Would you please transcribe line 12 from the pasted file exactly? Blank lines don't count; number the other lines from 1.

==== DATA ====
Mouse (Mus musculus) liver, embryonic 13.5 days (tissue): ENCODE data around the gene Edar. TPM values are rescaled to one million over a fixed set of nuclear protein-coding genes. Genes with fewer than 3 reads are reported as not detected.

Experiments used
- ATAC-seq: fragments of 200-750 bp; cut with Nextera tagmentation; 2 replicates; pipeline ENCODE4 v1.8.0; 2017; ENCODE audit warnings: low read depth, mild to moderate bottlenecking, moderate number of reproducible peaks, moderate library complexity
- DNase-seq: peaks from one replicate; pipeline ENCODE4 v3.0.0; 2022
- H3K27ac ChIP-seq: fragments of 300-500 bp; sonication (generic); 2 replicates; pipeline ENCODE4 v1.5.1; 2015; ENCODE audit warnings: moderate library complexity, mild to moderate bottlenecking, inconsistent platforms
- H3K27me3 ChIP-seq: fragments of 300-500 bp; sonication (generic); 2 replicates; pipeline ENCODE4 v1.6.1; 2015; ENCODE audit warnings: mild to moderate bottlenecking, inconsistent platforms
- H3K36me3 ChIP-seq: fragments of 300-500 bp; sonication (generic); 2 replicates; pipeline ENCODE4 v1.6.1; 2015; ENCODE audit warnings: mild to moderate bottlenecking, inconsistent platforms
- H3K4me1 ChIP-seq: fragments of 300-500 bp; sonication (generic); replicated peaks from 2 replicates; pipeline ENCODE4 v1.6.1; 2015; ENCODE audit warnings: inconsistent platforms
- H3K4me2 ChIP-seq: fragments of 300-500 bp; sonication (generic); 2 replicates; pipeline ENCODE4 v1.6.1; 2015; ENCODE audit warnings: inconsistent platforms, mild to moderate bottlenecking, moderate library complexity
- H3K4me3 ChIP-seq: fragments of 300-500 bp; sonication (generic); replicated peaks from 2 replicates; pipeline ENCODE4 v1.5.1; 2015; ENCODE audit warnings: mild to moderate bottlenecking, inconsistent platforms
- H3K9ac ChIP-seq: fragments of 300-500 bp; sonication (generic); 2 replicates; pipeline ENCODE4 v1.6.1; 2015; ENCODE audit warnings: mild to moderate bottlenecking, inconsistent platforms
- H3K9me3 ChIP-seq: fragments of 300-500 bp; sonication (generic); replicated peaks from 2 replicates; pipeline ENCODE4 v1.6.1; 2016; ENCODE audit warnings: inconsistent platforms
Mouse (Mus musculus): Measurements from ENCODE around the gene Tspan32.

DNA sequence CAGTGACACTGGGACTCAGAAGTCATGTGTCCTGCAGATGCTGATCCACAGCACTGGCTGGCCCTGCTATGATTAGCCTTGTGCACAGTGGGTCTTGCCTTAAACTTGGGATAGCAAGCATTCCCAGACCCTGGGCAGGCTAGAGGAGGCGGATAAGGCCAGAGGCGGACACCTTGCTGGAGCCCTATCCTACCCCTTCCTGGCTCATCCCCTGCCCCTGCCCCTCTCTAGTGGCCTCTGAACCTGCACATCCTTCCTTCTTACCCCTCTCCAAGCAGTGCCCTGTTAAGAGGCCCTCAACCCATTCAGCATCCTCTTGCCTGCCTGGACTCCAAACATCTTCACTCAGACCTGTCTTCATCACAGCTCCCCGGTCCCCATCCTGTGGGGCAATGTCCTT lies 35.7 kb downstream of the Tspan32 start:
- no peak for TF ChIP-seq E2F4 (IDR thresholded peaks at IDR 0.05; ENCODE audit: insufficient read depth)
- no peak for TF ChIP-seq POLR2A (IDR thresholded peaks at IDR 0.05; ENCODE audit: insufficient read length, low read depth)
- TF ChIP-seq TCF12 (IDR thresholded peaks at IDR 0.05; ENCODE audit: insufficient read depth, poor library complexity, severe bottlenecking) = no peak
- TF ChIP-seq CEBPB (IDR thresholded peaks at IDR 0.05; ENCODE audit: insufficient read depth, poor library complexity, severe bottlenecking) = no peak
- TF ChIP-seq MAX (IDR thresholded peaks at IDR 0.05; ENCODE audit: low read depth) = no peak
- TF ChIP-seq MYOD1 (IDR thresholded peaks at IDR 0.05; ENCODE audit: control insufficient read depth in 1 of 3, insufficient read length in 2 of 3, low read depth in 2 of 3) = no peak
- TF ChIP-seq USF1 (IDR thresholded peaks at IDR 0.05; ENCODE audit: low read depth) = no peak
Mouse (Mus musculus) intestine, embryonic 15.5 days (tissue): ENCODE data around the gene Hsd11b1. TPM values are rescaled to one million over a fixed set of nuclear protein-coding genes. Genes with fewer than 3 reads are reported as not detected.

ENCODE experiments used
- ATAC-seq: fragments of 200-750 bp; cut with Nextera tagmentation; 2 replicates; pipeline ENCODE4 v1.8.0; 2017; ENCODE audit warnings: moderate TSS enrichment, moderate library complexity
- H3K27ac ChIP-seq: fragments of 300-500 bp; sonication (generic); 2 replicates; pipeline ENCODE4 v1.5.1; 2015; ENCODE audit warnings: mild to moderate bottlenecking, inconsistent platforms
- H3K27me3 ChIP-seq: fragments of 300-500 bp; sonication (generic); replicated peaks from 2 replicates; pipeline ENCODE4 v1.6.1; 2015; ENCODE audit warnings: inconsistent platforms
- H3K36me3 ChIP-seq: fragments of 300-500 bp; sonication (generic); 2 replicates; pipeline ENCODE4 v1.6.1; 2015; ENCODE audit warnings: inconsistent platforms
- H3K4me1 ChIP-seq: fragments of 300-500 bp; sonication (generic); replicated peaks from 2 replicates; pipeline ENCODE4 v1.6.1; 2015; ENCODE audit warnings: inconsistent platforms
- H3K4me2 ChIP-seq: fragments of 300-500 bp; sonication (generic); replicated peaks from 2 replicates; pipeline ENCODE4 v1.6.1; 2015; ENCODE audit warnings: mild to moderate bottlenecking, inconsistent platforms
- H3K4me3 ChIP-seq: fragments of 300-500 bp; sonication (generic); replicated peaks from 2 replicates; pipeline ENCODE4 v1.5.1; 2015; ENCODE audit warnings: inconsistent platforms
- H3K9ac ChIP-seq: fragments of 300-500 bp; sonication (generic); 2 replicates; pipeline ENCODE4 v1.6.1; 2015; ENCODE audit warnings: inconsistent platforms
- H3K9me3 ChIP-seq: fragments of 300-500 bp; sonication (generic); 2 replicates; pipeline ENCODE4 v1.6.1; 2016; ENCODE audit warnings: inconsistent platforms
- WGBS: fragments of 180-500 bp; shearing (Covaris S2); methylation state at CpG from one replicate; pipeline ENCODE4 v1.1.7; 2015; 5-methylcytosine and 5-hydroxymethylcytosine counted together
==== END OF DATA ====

- H3K9me3 ChIP-seq: fragments of 300-500 bp; sonication (generic); replicated peaks from 2 replicates; pipeline ENCODE4 v1.6.1; 2016; ENCODE audit warnings: inconsistent platforms